as well.” He shook his head in amazement at the little girl. She had a thin layer of sweat beaded on

her face, obviously from the exertion of trying to keep up with him. “I‟m sorry that I did that to you,

Corrie. I‟ll try to keep myself under control.”

        “I appreciate that.” A warm smile graced Corrie‟s lips as she looked up at Jeremy. “There

aren‟t many people who are that understanding about me. Sometimes I think the adults that are

around here can be more childish than I am.”

        “That happens,” Jeremy nodded emphatically. “We get so worried about all of our things

that we tend to forget what is important.”

        Corrie smiled at him, suppressing a giggle. “You know,” she observed, “for an adult, you

seem to understand things fairly clearly.”

        They walked at a much more reserved pace from that point on, taking time to rest whenever

Corrie might need it. It afforded Jeremy more time to take in the landscape, which was in truth a

marvelous sight to behold despite the corruption that was covering it in its tainted grasp. They were

traveling in the middle of what appeared to be a wide canyon. It was almost as if the great range of

mountains that Jeremy had seen bordering the forest when he stepped into Desire‟s lair had only

been an alluvial fin that was jutting out from the edge of a much greater range. It hadn‟t taken long

for them to cross this fin and begin to descend through the canyon into a wide valley. There was a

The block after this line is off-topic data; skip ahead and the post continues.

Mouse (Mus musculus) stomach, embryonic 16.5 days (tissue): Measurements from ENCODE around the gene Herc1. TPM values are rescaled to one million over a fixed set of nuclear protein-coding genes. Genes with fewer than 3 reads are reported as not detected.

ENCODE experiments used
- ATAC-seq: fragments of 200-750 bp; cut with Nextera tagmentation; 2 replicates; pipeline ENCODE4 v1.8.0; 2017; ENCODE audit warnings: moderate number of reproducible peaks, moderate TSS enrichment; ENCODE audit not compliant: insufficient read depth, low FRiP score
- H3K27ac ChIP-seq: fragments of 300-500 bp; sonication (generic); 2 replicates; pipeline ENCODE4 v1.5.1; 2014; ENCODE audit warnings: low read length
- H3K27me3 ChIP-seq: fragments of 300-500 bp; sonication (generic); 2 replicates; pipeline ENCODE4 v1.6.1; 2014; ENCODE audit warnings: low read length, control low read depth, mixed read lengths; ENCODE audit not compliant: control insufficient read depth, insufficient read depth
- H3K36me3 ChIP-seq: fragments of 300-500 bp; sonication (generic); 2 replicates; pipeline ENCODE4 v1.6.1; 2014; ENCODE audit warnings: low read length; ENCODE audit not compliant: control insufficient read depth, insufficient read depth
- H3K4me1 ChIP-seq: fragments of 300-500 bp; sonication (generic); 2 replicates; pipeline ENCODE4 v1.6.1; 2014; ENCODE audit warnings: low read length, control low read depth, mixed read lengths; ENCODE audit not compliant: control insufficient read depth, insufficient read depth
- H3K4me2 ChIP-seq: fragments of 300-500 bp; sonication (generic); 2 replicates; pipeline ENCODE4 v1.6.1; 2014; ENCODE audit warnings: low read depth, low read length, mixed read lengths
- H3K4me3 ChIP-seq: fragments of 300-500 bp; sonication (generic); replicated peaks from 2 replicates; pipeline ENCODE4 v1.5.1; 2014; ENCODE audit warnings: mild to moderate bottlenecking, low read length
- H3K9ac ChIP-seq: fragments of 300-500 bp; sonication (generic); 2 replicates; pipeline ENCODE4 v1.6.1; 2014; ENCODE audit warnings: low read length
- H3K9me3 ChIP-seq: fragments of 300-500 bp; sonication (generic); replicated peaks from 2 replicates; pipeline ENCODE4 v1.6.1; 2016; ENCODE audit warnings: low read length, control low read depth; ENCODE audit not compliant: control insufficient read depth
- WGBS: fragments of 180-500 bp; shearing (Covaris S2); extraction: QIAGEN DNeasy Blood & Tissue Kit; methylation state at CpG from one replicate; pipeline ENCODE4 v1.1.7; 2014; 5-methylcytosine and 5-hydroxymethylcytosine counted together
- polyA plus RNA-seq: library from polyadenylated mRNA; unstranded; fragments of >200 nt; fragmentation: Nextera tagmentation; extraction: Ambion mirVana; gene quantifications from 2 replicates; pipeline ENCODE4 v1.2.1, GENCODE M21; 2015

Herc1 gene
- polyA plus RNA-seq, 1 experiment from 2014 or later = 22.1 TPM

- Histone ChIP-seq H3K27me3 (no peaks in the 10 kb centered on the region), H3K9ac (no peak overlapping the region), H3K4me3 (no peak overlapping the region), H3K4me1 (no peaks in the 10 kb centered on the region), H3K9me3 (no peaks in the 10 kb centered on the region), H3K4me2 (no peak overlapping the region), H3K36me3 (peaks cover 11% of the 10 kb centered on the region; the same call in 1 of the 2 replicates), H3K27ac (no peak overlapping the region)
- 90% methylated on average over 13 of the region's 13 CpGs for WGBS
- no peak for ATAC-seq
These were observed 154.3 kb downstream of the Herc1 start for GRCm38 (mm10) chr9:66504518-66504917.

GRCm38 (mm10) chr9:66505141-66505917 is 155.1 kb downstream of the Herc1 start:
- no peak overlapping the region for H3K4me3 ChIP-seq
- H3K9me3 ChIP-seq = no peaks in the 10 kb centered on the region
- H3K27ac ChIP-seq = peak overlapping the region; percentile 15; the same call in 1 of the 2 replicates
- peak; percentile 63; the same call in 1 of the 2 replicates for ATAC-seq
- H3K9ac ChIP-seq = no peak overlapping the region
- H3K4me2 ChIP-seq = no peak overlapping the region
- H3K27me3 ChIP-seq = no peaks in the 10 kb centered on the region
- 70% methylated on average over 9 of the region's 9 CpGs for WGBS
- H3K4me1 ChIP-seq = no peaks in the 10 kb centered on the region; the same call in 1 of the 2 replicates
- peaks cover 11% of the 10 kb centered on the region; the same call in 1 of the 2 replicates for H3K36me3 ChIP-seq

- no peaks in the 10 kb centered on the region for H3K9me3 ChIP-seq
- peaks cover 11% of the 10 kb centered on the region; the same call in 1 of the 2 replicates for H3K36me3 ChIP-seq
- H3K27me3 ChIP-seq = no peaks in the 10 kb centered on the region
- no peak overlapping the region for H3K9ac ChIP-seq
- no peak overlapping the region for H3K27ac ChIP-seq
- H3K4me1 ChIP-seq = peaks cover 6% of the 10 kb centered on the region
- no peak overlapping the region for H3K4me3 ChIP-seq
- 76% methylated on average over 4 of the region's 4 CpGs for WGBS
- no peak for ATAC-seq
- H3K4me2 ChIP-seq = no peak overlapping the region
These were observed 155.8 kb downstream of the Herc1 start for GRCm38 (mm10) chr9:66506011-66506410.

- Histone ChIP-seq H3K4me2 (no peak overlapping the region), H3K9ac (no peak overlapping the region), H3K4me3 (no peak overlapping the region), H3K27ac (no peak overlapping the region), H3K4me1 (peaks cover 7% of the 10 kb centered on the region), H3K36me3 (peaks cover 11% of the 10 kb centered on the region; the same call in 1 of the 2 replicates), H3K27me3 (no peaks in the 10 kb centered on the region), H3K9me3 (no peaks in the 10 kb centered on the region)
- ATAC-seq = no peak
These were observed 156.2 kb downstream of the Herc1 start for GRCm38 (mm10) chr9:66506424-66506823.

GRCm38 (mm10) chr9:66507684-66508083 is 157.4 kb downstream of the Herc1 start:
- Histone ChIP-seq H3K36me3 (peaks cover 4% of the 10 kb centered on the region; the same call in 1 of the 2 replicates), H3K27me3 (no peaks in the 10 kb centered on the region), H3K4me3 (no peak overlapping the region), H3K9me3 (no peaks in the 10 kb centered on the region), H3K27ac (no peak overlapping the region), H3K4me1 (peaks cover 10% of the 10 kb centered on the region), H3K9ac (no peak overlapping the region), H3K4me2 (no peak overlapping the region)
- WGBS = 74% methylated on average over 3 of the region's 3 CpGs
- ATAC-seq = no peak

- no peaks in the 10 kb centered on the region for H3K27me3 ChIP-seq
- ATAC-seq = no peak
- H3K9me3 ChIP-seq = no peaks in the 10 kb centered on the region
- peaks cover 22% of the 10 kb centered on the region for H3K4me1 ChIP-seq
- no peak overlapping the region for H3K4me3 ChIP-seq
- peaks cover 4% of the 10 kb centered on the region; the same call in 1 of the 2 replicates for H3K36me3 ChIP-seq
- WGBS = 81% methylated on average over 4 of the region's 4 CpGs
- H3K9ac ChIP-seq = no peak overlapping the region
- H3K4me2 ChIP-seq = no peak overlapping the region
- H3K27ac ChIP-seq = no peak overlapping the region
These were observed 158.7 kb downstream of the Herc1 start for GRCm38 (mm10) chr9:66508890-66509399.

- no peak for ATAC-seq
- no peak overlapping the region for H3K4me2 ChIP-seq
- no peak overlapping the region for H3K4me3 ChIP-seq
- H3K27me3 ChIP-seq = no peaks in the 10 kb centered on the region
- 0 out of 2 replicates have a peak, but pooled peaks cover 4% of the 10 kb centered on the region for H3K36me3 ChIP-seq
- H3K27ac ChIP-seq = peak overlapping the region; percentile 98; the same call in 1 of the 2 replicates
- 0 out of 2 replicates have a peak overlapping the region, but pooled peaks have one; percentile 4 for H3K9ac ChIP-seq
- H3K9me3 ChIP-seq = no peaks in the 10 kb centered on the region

river that began close to the summit of the canyon that accompanied them along their way, bending

and twisting along the canyon floor as the slope slowly became more gradual and the walls of the

canyon itself sloped farther and farther away. Now that the mountains were becoming more

removed, the forest was taking its strength in the flatter areas. It was here that the taint was

becoming more pronounced, the husks of what should have been great trees twisted and burned

underneath the incessant summer sun. It seemed like the world was drying up, giving out its final

lease on survival and abandoning itself to the decay that was spreading like wildfire.

        Still there were things that were springing to life in the world. Tufts of moss and wild grasses

retained their normal hue, keeping a desperate hold on the last bits of life that they could contain.

Had Jeremy taken the time to look behind him rather than being so focused upon where he was

going, he would have noticed that these parts of the forest somehow managed to seem healthier after